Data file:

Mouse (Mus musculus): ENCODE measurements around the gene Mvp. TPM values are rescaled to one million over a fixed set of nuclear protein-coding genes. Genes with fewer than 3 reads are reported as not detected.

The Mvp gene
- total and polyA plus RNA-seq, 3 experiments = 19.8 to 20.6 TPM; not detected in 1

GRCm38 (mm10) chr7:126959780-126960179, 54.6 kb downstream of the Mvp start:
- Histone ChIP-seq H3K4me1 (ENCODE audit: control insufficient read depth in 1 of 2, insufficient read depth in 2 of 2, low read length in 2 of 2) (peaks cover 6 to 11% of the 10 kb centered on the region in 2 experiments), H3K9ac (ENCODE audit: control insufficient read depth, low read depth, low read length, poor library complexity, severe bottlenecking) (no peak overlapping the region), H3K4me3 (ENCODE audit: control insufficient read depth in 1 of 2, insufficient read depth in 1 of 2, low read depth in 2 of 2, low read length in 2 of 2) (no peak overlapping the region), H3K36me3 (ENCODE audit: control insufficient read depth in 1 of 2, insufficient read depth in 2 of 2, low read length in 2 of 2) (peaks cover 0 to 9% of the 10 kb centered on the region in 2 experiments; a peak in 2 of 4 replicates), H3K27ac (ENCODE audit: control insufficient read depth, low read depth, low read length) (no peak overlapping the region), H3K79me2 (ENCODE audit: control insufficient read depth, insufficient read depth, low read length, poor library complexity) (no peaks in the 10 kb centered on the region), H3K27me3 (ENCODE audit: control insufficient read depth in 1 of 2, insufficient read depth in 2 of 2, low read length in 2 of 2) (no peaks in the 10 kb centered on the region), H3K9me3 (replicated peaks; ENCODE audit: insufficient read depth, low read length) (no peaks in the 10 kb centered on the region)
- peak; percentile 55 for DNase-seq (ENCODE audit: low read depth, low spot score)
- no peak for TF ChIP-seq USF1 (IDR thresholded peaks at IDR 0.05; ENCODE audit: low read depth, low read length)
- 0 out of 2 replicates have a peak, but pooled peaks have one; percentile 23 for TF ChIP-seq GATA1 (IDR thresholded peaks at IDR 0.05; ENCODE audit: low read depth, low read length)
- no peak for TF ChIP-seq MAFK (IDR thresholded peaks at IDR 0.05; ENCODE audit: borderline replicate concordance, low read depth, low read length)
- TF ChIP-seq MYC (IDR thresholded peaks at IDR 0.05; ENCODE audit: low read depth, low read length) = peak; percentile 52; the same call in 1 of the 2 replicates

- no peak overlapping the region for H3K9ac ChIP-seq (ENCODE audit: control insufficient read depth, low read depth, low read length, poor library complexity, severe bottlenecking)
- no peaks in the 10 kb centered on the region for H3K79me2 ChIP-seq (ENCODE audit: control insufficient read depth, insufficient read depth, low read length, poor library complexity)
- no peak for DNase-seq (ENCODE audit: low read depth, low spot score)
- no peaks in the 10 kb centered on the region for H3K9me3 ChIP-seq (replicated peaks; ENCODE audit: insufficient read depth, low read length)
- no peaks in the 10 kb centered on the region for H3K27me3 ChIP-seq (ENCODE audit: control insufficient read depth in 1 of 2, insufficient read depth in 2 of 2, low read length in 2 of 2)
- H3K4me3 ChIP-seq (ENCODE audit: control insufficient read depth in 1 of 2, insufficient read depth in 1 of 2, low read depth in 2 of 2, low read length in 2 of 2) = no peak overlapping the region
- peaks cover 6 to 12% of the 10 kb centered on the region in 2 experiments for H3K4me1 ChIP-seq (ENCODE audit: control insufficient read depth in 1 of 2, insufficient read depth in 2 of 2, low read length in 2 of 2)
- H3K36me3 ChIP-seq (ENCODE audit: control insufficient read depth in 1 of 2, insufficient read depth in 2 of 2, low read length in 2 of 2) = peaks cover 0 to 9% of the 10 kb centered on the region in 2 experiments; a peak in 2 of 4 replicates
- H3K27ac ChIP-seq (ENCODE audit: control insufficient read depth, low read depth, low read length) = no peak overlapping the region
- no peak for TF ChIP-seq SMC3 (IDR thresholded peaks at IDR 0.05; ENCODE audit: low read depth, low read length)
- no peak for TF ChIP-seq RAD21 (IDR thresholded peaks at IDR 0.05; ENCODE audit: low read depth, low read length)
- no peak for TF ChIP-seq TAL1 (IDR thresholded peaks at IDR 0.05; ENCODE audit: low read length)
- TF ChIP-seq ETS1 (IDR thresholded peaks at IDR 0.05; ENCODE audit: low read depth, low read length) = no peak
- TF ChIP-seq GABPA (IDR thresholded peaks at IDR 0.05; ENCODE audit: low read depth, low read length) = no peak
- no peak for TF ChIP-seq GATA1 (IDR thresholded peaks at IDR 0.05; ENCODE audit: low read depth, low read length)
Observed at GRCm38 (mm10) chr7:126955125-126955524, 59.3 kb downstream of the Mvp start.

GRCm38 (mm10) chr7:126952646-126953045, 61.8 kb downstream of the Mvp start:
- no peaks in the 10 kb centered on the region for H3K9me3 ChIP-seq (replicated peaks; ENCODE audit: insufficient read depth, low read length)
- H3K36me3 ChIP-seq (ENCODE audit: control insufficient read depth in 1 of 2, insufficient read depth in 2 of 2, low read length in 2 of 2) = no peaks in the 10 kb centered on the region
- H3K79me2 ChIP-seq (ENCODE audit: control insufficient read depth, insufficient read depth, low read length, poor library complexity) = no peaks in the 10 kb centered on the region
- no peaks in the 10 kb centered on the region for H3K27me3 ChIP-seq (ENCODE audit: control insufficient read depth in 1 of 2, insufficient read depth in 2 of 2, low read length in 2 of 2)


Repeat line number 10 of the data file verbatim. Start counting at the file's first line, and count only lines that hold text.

- TF ChIP-seq MYC (IDR thresholded peaks at IDR 0.05; ENCODE audit: low read depth, low read length) = peak; percentile 52; the same call in 1 of the 2 replicates